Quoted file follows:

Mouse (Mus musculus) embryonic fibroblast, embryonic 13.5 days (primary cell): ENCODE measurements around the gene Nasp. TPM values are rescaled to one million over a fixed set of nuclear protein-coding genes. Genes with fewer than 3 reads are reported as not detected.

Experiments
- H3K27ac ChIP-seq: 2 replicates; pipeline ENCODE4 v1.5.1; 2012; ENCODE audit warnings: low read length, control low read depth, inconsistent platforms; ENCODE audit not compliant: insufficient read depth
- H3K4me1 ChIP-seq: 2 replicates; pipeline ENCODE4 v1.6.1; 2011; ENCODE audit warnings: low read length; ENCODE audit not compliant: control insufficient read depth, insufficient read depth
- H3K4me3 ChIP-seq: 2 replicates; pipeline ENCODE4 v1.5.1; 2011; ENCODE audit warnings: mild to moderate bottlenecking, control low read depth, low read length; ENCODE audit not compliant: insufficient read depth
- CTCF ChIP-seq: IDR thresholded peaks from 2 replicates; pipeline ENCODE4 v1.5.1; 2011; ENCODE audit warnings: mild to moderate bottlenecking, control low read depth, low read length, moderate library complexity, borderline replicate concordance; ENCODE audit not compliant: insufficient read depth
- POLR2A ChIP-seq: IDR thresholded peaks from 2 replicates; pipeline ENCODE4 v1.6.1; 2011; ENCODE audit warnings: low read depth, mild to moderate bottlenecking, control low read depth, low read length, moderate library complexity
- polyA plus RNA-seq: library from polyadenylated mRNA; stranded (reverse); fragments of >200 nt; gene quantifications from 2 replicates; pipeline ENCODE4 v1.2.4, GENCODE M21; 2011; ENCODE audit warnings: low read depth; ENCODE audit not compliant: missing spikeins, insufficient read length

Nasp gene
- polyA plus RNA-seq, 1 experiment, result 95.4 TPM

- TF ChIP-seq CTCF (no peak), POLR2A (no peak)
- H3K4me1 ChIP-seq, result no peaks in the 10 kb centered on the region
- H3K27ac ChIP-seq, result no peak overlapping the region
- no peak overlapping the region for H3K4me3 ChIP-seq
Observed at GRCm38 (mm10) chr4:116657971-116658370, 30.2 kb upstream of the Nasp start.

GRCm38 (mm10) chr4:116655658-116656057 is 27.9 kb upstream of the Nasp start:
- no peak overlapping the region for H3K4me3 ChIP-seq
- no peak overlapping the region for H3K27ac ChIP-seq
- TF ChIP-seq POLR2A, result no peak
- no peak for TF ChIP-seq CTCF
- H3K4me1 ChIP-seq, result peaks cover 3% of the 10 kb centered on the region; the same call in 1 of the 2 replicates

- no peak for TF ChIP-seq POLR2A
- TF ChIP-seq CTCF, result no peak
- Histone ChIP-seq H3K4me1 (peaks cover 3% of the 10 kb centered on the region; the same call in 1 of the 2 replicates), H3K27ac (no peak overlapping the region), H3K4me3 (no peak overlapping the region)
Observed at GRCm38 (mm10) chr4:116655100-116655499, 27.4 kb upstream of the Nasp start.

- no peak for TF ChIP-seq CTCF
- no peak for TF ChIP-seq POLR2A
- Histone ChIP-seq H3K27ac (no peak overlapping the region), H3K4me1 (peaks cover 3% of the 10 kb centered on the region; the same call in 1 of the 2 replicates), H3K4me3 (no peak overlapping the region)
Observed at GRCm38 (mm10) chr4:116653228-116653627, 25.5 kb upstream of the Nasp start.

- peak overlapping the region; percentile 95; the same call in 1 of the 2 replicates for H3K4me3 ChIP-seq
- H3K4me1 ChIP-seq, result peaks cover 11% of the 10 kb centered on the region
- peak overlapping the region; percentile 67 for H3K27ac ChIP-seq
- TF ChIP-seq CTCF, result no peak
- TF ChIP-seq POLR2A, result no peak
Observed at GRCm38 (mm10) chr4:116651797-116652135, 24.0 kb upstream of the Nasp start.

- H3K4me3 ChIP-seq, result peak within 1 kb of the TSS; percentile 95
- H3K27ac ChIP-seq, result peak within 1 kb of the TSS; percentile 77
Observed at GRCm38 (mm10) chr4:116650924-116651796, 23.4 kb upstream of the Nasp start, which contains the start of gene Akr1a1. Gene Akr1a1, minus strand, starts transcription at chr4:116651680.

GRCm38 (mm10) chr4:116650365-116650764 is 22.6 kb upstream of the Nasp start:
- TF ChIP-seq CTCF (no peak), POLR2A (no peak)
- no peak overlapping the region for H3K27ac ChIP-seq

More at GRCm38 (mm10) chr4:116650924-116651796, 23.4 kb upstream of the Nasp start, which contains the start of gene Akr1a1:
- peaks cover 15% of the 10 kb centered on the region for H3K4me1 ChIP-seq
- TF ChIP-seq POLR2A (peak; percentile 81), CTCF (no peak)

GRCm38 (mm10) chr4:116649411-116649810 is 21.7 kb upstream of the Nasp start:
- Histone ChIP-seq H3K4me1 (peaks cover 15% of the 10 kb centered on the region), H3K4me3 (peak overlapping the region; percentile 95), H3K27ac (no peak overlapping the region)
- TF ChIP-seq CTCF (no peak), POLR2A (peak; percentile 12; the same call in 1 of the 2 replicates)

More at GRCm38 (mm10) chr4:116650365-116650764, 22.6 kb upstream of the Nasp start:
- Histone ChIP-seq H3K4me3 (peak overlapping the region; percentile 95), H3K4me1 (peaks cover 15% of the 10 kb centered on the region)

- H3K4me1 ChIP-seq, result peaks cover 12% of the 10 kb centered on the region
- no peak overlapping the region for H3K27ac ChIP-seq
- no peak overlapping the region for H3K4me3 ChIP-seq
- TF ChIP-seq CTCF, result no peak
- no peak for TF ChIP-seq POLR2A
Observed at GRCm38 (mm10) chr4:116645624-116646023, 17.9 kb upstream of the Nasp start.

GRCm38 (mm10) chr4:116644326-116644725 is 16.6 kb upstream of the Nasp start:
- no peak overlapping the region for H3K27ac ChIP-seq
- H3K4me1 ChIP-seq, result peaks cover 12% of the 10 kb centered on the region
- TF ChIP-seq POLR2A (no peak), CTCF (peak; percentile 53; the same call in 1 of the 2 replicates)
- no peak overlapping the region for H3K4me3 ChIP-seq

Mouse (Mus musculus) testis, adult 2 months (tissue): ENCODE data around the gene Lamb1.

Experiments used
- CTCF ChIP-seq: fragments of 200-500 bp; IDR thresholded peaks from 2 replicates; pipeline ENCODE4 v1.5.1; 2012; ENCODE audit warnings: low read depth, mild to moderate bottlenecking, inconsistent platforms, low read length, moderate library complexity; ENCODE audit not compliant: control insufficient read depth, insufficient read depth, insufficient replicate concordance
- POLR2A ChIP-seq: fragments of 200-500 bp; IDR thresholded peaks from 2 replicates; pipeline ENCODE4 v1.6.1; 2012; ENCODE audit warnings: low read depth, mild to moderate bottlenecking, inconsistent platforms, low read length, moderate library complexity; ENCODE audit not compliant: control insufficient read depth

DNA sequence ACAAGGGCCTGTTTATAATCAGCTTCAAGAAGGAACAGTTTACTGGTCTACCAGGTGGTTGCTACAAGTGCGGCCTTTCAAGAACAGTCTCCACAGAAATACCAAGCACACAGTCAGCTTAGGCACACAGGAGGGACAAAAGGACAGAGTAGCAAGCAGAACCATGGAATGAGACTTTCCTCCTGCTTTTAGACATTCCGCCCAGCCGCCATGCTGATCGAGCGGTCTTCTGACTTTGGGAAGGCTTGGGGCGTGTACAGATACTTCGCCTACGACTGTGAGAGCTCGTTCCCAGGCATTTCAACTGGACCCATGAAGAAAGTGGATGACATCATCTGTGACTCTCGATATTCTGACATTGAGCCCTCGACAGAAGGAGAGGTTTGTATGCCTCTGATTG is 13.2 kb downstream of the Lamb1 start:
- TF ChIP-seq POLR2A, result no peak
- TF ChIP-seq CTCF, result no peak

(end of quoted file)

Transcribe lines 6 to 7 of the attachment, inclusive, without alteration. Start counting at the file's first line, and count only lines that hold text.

- CTCF ChIP-seq: IDR thresholded peaks from 2 replicates; pipeline ENCODE4 v1.5.1; 2011; ENCODE audit warnings: mild to moderate bottlenecking, control low read depth, low read length, moderate library complexity, borderline replicate concordance; ENCODE audit not compliant: insufficient read depth
- POLR2A ChIP-seq: IDR thresholded peaks from 2 replicates; pipeline ENCODE4 v1.6.1; 2011; ENCODE audit warnings: low read depth, mild to moderate bottlenecking, control low read depth, low read length, moderate library complexity